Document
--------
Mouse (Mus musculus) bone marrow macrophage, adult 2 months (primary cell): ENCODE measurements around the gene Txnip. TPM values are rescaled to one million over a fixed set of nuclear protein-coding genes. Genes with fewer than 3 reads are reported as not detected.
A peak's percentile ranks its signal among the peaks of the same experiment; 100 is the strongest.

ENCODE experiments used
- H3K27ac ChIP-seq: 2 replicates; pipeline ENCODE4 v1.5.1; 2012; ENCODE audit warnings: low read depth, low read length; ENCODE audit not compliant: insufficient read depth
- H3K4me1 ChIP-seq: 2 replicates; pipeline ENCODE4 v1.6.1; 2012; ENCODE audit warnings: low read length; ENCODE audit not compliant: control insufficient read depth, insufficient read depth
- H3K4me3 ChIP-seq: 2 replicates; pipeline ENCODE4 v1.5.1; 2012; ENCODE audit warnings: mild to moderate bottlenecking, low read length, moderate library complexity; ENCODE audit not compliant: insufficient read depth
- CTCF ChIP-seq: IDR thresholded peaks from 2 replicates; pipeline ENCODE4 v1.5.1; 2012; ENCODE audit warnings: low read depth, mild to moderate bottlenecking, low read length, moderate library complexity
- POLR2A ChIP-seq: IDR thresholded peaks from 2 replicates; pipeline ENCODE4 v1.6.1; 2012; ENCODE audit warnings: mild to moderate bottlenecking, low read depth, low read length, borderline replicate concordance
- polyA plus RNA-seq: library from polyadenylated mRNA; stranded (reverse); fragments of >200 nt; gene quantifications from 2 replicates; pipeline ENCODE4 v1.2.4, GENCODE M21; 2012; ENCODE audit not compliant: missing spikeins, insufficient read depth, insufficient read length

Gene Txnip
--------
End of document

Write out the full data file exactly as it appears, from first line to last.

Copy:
Mouse (Mus musculus) bone marrow macrophage, adult 2 months (primary cell): ENCODE measurements around the gene Txnip. TPM values are rescaled to one million over a fixed set of nuclear protein-coding genes. Genes with fewer than 3 reads are reported as not detected.
A peak's percentile ranks its signal among the peaks of the same experiment; 100 is the strongest.

ENCODE experiments used
- H3K27ac ChIP-seq: 2 replicates; pipeline ENCODE4 v1.5.1; 2012; ENCODE audit warnings: low read depth, low read length; ENCODE audit not compliant: insufficient read depth
- H3K4me1 ChIP-seq: 2 replicates; pipeline ENCODE4 v1.6.1; 2012; ENCODE audit warnings: low read length; ENCODE audit not compliant: control insufficient read depth, insufficient read depth
- H3K4me3 ChIP-seq: 2 replicates; pipeline ENCODE4 v1.5.1; 2012; ENCODE audit warnings: mild to moderate bottlenecking, low read length, moderate library complexity; ENCODE audit not compliant: insufficient read depth
- CTCF ChIP-seq: IDR thresholded peaks from 2 replicates; pipeline ENCODE4 v1.5.1; 2012; ENCODE audit warnings: low read depth, mild to moderate bottlenecking, low read length, moderate library complexity
- POLR2A ChIP-seq: IDR thresholded peaks from 2 replicates; pipeline ENCODE4 v1.6.1; 2012; ENCODE audit warnings: mild to moderate bottlenecking, low read depth, low read length, borderline replicate concordance
- polyA plus RNA-seq: library from polyadenylated mRNA; stranded (reverse); fragments of >200 nt; gene quantifications from 2 replicates; pipeline ENCODE4 v1.2.4, GENCODE M21; 2012; ENCODE audit not compliant: missing spikeins, insufficient read depth, insufficient read length

Gene Txnip